An appreciation of place is crucial to understanding the impact of climate change on the health of Indigenous peoples. A place-based understanding of climate change can help to recognize how changes in the environment effect physical, mental, emotional, and spiritual facets of both individual and community health and well-being.

The terms ‘place-focused’ and ‘place-based’ are used primarily by non-Indigenous governments, academics, and planning and design professionals. For example, the Government of Victoria, Australia has offered explanations for how they use both place-focused and place-based approaches in their work. Place-focused approaches involve highlighting a particular place to ensure that government-driven or other service-related plans cater to the characteristics and experiences of people living in a specific geographic area. By contrast, place-based approaches engage with people from a particular geographic area to bring meaning from their cultural and environmental contexts, histories, and practices, to develop solutions to problems, using a process of shared-decision making.

While land dispossession and other impacts of colonialism, and climate change effects continue to disrupt the attachment to place for many Indigenous communities, not all place attachments have been lost. Increasingly, Indigenous communities are engaging in their own community planning processes that could be considered by non-Indigenous planners as “place-based.” Examples of Indigenous-led community plans in Canada, that incorporate elements of culture, health, and well-being, include the Six Nations Community Plan and M’Chigeeng First Nation Comprehensive Community Plan, among others. By comparison, Canadian municipal official plans often exclude direct references to cultural and health factors; these become the content of supplementary plans and policy reports. However, place-based approaches to community planning and official plan processes are becoming more popular among local governments for reasons that often include climate change resilience.

The emotional and psychological health effects of climate change among Indigenous peoples around the world are largely understudied, however, the existing literature attributes these effects to “changes in place attachment, disrupted cultural continuity, altered food security and systems,” and other factors. For example, in the community of Nain, located in Northern Labrador, Canada, an “appreciation of place” is crucial to understanding how sea ice, and its uses by the Inuit, have a positive impact on Inuit mental health, even with the increase in physical injuries, and reduced access to their traditional environments, brought upon by climate change.

Focusing on the ongoing impact of the current combined pandemics of climate change and COVID-19, the Indigenous Health Adaptation to Climate Change (IHACC) program highlights a connection between the protection of key places for Indigenous foods and medicines in remote Indigenous communities in Uganda, the Peruvian Amazon and the Arctic ecosystem, and the protection of Indigenous knowledge, practices, and rights of Indigenous peoples to access their lands.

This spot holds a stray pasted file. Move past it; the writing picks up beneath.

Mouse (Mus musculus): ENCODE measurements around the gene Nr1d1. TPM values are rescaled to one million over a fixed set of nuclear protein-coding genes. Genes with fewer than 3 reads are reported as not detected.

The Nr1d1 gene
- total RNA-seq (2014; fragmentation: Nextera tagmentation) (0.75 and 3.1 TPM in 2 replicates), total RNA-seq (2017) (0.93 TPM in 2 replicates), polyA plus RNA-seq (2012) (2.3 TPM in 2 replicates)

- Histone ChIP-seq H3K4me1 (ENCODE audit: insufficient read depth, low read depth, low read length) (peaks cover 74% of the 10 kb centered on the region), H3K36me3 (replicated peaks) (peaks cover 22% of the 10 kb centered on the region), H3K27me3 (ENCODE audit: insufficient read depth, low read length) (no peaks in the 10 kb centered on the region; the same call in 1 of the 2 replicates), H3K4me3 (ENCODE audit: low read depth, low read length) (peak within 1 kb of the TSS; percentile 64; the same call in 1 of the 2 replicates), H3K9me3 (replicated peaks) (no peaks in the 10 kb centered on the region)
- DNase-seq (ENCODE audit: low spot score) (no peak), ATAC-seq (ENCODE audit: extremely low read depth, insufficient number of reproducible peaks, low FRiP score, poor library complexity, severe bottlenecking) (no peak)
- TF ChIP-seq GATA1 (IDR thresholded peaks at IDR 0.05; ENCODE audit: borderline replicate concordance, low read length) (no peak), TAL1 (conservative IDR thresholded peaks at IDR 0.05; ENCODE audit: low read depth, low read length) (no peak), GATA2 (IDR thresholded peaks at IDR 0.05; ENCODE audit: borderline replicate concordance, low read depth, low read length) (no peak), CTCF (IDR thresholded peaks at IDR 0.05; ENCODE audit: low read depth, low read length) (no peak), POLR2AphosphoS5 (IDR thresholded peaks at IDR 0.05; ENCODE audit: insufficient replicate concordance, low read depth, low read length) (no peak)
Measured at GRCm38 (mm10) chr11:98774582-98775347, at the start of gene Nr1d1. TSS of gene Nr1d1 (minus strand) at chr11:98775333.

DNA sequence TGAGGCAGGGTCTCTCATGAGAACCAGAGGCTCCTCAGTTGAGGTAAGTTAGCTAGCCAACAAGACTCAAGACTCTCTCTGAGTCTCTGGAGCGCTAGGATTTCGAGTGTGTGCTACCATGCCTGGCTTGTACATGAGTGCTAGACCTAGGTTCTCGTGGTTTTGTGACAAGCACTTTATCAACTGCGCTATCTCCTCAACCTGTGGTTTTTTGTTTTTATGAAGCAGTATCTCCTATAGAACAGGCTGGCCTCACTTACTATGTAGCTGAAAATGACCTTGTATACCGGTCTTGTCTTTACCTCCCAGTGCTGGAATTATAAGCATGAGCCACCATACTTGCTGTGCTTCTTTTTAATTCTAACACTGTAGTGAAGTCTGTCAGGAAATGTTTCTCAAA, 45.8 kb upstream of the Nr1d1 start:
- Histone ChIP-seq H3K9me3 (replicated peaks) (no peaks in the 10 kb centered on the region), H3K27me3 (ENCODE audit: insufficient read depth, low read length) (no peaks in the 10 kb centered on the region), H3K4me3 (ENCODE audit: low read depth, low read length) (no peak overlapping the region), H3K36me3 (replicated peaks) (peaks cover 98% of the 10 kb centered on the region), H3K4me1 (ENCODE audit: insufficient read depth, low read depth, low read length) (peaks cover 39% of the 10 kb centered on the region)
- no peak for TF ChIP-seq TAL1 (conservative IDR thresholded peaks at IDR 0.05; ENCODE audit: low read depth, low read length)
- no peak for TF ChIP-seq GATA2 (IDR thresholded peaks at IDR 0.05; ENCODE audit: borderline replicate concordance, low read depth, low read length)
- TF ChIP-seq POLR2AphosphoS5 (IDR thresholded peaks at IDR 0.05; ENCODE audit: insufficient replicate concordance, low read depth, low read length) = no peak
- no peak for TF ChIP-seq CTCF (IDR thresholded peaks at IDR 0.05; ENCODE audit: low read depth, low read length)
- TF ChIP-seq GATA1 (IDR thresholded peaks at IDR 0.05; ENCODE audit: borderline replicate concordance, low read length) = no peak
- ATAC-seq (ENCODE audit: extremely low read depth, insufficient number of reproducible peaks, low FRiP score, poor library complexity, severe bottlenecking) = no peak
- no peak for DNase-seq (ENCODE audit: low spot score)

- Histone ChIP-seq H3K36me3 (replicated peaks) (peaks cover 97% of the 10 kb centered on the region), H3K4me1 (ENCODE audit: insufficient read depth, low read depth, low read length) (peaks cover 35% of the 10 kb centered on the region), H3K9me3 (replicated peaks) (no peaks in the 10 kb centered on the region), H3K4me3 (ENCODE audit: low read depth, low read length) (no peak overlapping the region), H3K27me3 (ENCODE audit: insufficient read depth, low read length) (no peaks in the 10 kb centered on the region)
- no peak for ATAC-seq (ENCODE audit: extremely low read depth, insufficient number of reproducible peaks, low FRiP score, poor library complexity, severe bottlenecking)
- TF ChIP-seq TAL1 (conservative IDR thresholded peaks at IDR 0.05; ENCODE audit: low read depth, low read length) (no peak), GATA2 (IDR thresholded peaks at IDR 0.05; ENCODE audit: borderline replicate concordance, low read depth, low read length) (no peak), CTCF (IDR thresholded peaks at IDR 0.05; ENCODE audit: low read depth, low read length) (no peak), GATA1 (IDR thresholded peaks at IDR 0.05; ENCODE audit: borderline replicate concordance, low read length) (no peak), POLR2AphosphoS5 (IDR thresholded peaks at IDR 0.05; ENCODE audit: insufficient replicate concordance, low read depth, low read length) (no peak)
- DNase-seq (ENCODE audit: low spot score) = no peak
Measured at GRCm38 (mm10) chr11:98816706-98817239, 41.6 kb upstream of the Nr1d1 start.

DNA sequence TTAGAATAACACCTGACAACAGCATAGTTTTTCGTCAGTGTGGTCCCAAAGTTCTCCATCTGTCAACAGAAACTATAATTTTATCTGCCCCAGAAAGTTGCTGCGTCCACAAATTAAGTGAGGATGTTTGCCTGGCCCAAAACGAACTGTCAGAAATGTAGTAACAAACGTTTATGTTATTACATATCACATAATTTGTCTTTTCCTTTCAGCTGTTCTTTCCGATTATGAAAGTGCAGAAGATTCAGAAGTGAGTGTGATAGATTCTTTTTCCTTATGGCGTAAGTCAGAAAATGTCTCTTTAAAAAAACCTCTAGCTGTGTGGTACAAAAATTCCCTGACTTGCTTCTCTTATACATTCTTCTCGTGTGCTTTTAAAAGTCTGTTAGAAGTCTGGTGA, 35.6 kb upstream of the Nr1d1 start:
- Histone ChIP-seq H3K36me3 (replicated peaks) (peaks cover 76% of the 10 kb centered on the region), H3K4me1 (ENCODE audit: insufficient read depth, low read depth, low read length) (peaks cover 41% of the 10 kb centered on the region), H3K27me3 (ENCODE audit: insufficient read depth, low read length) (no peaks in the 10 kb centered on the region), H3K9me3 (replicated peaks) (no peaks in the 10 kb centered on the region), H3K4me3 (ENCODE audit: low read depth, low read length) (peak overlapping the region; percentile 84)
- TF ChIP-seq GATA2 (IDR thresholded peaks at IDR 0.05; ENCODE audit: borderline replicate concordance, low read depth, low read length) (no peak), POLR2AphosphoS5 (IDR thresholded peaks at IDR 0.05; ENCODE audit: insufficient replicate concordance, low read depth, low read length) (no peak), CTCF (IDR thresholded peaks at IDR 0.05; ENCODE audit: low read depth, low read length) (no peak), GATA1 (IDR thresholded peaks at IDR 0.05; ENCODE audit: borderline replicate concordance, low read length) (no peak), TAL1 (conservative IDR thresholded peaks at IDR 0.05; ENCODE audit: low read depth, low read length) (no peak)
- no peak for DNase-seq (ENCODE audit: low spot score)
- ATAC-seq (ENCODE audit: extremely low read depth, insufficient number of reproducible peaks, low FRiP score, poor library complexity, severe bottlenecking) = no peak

Place, climate change, and Indigenous health are connected. Together they reveal how different threats to Indigenous traditional environments negatively impact overall Indigenous health. Subsequently, the contributions made by Indigenous-led community plans to reduce climate health effects on Indigenous communities are also worth further exploration.

By Leela Viswanathan

 

(Photo Credit: Erik McLean, Unsplash)

Adaptive capacity and adaptation are both crucial to addressing the impact of environmental change and degradation on the health and well-being of Indigenous and non-Indigenous peoples. After all, nurturing a connection with Mother Earth is fundamental to the well-being of humankind.

Indigenous peoples have tremendous adaptive capacity to health risks associated with climate and environmental changes. However, social and economic stressors such as “poverty, land dispossession and globalization” are proving to be major obstacles to the health and well-being of Indigenous peoples.

The Intergovernmental Panel on Climate Change (IPCC) defines adaptive capacity as “[t]he ability of a system to adjust to climate change (including climate variability and extremes) to moderate potential damages, to take advantage of opportunities, or to cope with consequences”. Adaptation involves an “adjustment in natural or human systems” as they respond to climate change, and then either manage the harm that is caused by the change, or exploit the benefits of the change.

Understanding how communities make decisions can enable more effective community responses to the health consequences of climate change, and potentially reduce risks for, as well as protect against, disease, injury, disability poor nutrition, and death, which are all possible health impacts of extreme weather events (e.g., floods, hurricanes, landslides, etc.). Therefore, to reduce health impacts and vulnerability of Indigenous communities to climate change, different strategies must consider socio-economic factors as well as environmental factors that ultimately influence a community’s ability and capacity to adapt.

 

By Leela Viswanathan

 

(Photo Credit: Zdenek Machacek, Unsplash)